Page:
WJA’s West Coast Conference Looks ‘Outside the Box’

More than 100 jewelry professionals from around the country attended the Women’s Jewelry Association’s first Women in the Know West Coast Conference on Sept. 8 in Anaheim, Calif., learning about entrepreneurship, networking, taking over the family business, and even the healing properties of gemstones.

Opening keynote speaker Dr. Margeaux Cvar, CEO of The Cvar Von Habsburg Group, discussed how to recognize and identify growth opportunities for jewelry businesses by thinking unconventionally. She emphasized the importance of creating a unique and sustainable competitive position in the jewelry industry. “Differentiation is key,” she explained. “You have to make yourself the niche, not compete the same way the big boys do. Take a different route.”

She recommended finding successful strategies implemented by companies that are very different in scope but similar in structure to your business. “Your performance relative to competitors is irrelevant,” said Cvar. “It just means that you’re all making the same mistakes. Compare yourself to successful companies similar to your own in other industries, and see how they do business.”

Marie Bodman, president of Breitling USA, spoke about her rise from an administrative assistant to leader of the third-largest watch brand in the world. She attributed her success to persistence, luck, knowing when to ask for help, and choosing valuable employees.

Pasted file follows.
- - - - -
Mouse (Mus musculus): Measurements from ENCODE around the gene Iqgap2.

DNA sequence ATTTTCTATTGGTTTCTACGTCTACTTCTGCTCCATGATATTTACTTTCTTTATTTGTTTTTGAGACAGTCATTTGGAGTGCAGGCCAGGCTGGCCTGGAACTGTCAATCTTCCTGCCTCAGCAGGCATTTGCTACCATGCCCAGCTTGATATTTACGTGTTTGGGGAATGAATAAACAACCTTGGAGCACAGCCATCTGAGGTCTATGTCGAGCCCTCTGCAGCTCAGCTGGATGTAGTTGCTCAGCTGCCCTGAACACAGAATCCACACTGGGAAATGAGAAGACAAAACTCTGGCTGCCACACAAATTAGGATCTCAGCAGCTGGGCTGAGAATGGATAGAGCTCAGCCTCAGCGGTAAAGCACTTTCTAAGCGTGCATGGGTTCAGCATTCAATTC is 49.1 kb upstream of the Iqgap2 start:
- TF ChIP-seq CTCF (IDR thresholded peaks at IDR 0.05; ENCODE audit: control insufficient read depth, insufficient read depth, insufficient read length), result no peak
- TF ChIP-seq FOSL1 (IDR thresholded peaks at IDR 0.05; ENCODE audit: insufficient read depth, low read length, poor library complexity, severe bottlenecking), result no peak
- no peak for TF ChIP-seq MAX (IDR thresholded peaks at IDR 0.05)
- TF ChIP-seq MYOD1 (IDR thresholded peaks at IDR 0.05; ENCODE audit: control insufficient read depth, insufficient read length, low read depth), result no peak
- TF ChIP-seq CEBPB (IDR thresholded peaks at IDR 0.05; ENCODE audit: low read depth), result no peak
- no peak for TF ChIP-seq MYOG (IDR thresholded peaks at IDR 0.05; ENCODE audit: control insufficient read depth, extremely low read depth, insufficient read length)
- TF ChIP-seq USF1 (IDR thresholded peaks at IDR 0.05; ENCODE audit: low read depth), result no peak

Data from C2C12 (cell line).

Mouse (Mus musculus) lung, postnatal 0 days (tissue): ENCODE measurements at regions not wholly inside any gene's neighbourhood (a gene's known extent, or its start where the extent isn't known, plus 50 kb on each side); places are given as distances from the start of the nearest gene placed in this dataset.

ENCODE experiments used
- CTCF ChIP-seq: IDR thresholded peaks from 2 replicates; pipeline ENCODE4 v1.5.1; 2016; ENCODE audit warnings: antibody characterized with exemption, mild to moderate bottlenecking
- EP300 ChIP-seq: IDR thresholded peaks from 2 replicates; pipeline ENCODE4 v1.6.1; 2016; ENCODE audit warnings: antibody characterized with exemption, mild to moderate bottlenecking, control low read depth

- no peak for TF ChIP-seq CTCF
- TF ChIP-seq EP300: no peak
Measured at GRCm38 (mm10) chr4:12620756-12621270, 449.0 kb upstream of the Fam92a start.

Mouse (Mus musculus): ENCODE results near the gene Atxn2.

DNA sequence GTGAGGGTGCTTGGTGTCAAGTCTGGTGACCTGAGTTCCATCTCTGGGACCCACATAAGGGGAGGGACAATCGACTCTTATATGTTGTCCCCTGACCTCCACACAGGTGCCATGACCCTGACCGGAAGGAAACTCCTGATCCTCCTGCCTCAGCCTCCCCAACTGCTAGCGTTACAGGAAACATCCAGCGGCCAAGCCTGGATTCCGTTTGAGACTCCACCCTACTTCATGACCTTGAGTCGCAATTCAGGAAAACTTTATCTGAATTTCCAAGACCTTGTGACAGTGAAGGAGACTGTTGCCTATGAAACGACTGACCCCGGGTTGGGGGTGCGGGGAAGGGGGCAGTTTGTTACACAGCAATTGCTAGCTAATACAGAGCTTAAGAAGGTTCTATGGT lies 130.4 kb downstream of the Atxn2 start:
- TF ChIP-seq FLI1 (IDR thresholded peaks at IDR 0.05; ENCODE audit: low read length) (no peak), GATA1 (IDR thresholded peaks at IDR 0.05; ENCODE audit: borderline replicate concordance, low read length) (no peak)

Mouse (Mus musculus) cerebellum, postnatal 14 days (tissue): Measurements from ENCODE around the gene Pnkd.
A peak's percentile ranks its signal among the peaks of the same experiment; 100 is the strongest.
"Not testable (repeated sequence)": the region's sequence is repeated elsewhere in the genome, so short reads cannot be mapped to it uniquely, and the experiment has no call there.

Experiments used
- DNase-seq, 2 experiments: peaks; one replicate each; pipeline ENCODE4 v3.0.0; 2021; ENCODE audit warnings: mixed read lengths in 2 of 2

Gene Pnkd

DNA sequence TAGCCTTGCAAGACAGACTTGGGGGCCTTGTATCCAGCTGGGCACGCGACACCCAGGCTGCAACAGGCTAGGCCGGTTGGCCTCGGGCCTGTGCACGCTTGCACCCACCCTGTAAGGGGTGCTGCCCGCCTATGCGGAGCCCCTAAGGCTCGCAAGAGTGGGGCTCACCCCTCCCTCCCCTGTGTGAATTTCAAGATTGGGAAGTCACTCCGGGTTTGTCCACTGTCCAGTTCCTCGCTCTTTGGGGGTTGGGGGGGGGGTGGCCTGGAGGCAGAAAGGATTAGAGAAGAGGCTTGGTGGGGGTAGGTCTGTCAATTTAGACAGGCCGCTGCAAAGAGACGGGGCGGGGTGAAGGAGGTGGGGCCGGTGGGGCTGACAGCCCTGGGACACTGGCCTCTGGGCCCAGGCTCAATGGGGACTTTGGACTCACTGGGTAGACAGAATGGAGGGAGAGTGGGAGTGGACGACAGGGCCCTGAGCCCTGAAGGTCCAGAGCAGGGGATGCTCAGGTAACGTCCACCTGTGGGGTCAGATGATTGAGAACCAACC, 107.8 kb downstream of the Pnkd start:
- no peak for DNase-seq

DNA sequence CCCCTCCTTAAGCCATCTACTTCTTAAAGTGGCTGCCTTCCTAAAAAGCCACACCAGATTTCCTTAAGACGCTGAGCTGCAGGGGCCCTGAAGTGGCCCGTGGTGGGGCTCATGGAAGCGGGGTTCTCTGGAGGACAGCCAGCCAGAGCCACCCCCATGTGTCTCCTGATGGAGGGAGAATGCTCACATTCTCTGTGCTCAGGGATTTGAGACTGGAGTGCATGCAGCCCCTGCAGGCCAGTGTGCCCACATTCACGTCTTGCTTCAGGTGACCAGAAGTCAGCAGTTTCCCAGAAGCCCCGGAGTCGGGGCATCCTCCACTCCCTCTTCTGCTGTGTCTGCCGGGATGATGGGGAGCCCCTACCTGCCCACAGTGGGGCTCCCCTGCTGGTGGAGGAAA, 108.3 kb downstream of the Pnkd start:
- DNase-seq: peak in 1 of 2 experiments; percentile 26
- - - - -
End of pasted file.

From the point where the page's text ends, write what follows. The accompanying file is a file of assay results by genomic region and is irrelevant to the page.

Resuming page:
She also stressed the importance of building a jewelry company to be distinct and unique. “In the beginning, Breitling tried to grab every niche possible—from the product to the way we did business,” said Bodman, who transformed the company from a one-person operation to one of the top brands in the industry in just 15 years. “If you’re an independent business, what can you do that big companies can’t do?” She gave an example that she uses herself: sending personal letters to very important customers.

The conference took an introspective turn when Pamela Mitchell, CEO of The Reinvention Institute, explained that in today’s rapidly changing global economy, the ability to recombine your skill set to move between different job functions—and even different industries—is essential. “Reinventing yourself is the new form of job security,” she explained. “The business landscape turns over every 15 years. You have to see where things are going and be prepared to respond in the moment.”